Lola Kirke cares. This is the immediate impression one receives talking to the 26-year-old multi-hyphenate. She cares about upending the “vapid culture” of celebrity. She cares about using her platform to funnel goodness into the world. She cares about making movies with her friend and collaborator Zia Anger. She cares about her music (which she describes as “country-inspired rock and folk”). She cares about being serious and silly, often at the same time.
Most recently, you can see her particular brand of giving a damn in Gemini, a slick, jazzy caper about a personal assistant who transforms into an amateur detective after discovering a dead body. Set in the heart of Hollywood, the film is essentially a contemporary, female-driven take on The Fugitive: The story of a woman tasked with proving her innocence.
The film made its world premiere at SXSW, where Kirke is also doing a set. When she sat down with Vogue in Austin, Kirke opened up about how she navigates Los Angeles, her reluctance to call herself an artist, and why, in 2017, celebrities have a responsibility to speak up about politics.
Considering Gemini is so deeply rooted in Los Angeles, what did you make of the city after graduating from Bard in 2012 and living in New York?
When I first started going out there for work, I was like, “What the fuck is this stupid town?” But I think when I moved to [Los Angeles], I was just excited that it was sunny all the time. Then when it rained for like a week, I was just miserably depressed. What I realized is that L.A. is one rhythm, and it’s your rhythm. You’re in your car, it’s your house, it’s one weather.
You can make it as busy or as not busy as you want.
Exactly. But what I love about New York is how demanding it is of you. You are constantly being asked to adapt—or forced to adapt—to all these different rhythms that are going on around you. As an artist—and I’m not saying myself as an artist, but in general for artists—it’s really important to know what rhythm is and to experience different rhythms and experience a variety of things. In that way, I lean towards the reality of New York more than L.A. But, whatever, I also really fucking love doing things on my terms.
You’re doing a lot these days. Do you have a personal assistant?
No, I fucking wish I had a personal assistant. Full disclosure: I had a personal assistant for a week and it was amazing, but I’m a control freak and deep type-A personality, so I actually spent so much time designing the schedule of my personal assistant that I may as well have done it myself.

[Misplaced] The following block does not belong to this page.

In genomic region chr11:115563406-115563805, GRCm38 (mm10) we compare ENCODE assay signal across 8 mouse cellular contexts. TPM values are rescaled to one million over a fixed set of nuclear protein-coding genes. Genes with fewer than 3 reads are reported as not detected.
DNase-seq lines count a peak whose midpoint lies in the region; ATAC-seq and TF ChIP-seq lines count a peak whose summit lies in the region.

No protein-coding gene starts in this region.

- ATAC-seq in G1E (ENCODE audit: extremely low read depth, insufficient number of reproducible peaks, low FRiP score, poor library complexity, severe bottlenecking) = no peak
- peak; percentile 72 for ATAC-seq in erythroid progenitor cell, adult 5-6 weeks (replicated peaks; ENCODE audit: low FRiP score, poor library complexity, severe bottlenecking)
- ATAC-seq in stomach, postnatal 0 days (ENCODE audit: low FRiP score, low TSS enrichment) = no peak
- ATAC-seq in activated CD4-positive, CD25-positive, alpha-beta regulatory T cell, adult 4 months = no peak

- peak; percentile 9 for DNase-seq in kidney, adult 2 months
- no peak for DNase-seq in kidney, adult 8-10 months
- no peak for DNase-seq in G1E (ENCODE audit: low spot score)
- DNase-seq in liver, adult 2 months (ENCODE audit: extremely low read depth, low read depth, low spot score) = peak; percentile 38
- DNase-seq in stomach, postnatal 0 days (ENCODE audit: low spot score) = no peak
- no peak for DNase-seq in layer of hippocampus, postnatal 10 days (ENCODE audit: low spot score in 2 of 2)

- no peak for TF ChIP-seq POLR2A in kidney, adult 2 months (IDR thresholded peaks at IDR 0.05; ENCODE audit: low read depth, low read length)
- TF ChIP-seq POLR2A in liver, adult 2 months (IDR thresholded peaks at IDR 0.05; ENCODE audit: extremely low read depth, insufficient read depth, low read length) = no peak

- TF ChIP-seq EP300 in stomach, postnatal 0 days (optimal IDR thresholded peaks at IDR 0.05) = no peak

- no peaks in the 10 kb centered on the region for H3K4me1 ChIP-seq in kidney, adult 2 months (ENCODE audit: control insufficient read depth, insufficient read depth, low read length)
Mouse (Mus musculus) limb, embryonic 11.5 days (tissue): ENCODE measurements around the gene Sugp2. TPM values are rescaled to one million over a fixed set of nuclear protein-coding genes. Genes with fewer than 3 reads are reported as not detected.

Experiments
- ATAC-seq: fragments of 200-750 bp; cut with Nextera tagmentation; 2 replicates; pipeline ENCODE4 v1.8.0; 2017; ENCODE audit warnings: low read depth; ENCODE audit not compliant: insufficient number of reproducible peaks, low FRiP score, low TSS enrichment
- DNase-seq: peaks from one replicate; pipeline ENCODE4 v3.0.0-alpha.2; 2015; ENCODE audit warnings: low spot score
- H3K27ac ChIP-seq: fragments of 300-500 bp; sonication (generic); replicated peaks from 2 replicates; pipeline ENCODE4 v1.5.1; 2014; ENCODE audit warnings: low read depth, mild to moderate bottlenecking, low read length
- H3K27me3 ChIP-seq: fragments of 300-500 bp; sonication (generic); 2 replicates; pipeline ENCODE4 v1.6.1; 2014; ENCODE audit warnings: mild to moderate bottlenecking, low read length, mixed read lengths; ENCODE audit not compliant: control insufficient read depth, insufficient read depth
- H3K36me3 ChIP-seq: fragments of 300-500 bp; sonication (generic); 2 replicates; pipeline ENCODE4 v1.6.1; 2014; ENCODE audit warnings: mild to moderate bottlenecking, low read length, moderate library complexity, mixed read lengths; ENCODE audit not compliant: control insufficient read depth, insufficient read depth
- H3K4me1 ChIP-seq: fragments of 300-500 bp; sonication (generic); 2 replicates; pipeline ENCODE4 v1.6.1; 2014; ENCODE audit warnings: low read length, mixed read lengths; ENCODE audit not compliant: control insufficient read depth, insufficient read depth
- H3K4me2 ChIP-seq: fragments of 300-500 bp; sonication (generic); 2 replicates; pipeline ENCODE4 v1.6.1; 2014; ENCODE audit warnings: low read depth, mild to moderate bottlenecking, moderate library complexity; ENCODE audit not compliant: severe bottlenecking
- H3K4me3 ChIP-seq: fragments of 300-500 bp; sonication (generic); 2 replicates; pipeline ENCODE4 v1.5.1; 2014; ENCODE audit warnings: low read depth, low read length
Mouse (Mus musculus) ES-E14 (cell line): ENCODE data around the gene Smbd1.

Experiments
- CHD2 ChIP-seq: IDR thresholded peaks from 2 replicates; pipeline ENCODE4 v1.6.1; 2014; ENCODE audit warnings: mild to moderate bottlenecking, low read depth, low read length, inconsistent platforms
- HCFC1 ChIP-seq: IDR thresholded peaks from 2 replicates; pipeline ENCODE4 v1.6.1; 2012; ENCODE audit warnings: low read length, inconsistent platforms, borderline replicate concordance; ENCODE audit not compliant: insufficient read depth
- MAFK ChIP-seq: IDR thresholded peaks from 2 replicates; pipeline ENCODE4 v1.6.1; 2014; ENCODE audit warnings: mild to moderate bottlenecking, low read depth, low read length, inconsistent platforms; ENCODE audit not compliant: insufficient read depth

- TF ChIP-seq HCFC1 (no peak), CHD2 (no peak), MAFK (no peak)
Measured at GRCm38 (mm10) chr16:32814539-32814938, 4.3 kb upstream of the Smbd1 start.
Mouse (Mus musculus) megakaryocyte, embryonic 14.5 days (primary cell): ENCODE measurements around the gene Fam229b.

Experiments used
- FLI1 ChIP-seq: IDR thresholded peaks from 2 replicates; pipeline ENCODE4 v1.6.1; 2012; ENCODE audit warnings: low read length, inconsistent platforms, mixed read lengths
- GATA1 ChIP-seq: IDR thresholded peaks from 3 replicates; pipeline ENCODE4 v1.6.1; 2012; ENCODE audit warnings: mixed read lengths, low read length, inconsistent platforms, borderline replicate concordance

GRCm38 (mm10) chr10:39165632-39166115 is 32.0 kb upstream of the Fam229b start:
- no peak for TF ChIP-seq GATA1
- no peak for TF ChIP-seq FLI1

Do you often think about career goals and such?
I think that it’s hard not to. I just want to make really good work, and I want to do the best work that I can possibly do as an actor. I think I spent a long time being really embarrassed that I was an actor, which is weird because . . .
I still sense some of that.
A little, yeah. Earlier you didn’t want to categorize yourself as an artist.
Because it’s weird! I don’t like the “as a [blank]” way of introducing a sentence.
Too self-aggrandizing . . .
Right. I think there’s some trepidation about defining myself as an artist. You have to be accountable as an artist. You can’t just say, “I’m a fucking artist.” But I think as an actor, I’m just beginning to feel excited. Like it’s a really worthy contribution to the world.
Do you find the self-promotional part of this to be difficult?
Yes and no, but it’s so normalized, right? I mean, on Instagram everybody is selling themselves all the time. I don’t mind talking about myself. I’ve been in therapy since I was ten years old, so I’m kind of used to it.
Ten! As a public figure, do you think you have a responsibility to talk publicly about politics?
I mean, in this fucking day and age, yeah, I do. For me, it’s really important to elevate voices and causes that don’t get as much attention with whatever attention I get. I totally understand why some people won’t do that; I definitely think that there are certain celebrities who really could offer more help to grassroots movements with their power—and don’t.
People with a huge platform.
Yeah, like Taylor fucking Swift, who may as well have voted for Trump, as far as I’m concerned, by not doing anything.
I’m still baffled about Tom Brady, too.
I think that the age of celebrity is so confusing and weird, and everyone is a celebrity, and everyone has this weird power that they got because they know how to take a picture of themselves.
Are you good at that, by the way?
Eh. After like 40 tries, yeah, I’ll get one or two good ones. I think it’s a vapid culture, but we can do something profound with these outlets and platforms. You can imbue everything you’re doing with meaning. I believe that life is meaningful and I believe there are things that are important that are not getting the attention that they deserve.
It’s pretty clear right now that there’s a lot surrounding reproductive rights that is pretty insane. Environmental issues . . . I don’t even know where to begin on that one. Basically, human rights at large are in jeopardy, and as somebody that is part of celebrity culture, I would rather not be an agent in detracting from that attention. I would rather not be part of the smokescreen that makes everybody think, “Eh, it’s fine,” because it’s not fine.
I feel a lot of gratitude, and gratitude to me is the shortcut to happiness.
Oh, good line. Is that yours?
[Laughs] Yep. I’m kind of like a poet. I’m kind of a big deal.